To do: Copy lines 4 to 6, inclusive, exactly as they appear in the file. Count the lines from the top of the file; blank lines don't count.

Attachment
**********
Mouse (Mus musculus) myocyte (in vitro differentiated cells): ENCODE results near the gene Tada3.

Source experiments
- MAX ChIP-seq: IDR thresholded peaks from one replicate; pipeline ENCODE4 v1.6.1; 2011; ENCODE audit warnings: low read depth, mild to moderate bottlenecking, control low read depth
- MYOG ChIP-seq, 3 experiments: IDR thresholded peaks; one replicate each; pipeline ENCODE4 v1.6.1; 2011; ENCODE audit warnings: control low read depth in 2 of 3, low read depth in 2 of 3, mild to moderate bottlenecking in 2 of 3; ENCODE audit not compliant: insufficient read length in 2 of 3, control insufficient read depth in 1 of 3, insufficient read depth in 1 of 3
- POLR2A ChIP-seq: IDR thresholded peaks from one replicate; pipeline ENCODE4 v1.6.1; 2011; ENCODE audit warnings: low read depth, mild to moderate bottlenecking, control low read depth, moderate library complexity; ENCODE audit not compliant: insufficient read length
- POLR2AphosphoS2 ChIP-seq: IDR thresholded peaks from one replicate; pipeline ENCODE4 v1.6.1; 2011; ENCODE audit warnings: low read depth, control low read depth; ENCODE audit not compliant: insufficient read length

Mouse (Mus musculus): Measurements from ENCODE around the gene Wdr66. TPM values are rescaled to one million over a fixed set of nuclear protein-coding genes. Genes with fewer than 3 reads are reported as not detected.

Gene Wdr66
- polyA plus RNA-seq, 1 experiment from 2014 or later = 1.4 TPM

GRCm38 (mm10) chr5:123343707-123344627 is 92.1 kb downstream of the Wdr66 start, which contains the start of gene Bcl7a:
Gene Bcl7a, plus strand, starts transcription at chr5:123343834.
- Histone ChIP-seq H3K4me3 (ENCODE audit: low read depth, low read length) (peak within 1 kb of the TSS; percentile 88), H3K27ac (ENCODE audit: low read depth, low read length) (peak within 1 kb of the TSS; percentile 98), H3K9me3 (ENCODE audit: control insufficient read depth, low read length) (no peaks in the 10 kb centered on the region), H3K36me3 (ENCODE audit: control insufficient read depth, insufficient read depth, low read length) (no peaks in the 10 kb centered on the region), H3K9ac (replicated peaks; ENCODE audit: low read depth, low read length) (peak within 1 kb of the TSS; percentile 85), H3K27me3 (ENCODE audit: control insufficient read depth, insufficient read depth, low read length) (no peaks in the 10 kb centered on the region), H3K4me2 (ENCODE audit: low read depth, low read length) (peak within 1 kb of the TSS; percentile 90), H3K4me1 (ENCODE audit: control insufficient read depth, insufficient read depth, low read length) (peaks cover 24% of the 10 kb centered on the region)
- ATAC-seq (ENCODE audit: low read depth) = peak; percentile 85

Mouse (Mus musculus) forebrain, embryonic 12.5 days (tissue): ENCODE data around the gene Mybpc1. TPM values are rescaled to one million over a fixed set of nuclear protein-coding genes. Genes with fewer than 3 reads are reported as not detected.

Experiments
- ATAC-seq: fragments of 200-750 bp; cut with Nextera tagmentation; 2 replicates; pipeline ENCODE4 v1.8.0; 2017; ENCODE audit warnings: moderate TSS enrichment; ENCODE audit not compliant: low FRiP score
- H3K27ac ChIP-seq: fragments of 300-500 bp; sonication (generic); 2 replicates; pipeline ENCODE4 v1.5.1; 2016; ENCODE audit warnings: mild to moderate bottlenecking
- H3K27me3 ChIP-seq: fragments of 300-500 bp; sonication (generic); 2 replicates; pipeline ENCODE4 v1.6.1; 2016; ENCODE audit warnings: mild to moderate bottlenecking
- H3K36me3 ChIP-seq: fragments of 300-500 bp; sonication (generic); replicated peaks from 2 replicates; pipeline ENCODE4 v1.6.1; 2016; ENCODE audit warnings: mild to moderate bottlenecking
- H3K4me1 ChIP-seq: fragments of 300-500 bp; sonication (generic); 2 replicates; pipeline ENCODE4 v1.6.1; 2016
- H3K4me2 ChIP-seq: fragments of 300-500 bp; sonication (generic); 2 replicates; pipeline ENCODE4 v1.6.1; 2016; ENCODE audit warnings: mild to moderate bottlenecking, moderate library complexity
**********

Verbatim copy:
- MYOG ChIP-seq, 3 experiments: IDR thresholded peaks; one replicate each; pipeline ENCODE4 v1.6.1; 2011; ENCODE audit warnings: control low read depth in 2 of 3, low read depth in 2 of 3, mild to moderate bottlenecking in 2 of 3; ENCODE audit not compliant: insufficient read length in 2 of 3, control insufficient read depth in 1 of 3, insufficient read depth in 1 of 3
- POLR2A ChIP-seq: IDR thresholded peaks from one replicate; pipeline ENCODE4 v1.6.1; 2011; ENCODE audit warnings: low read depth, mild to moderate bottlenecking, control low read depth, moderate library complexity; ENCODE audit not compliant: insufficient read length
- POLR2AphosphoS2 ChIP-seq: IDR thresholded peaks from one replicate; pipeline ENCODE4 v1.6.1; 2011; ENCODE audit warnings: low read depth, control low read depth; ENCODE audit not compliant: insufficient read length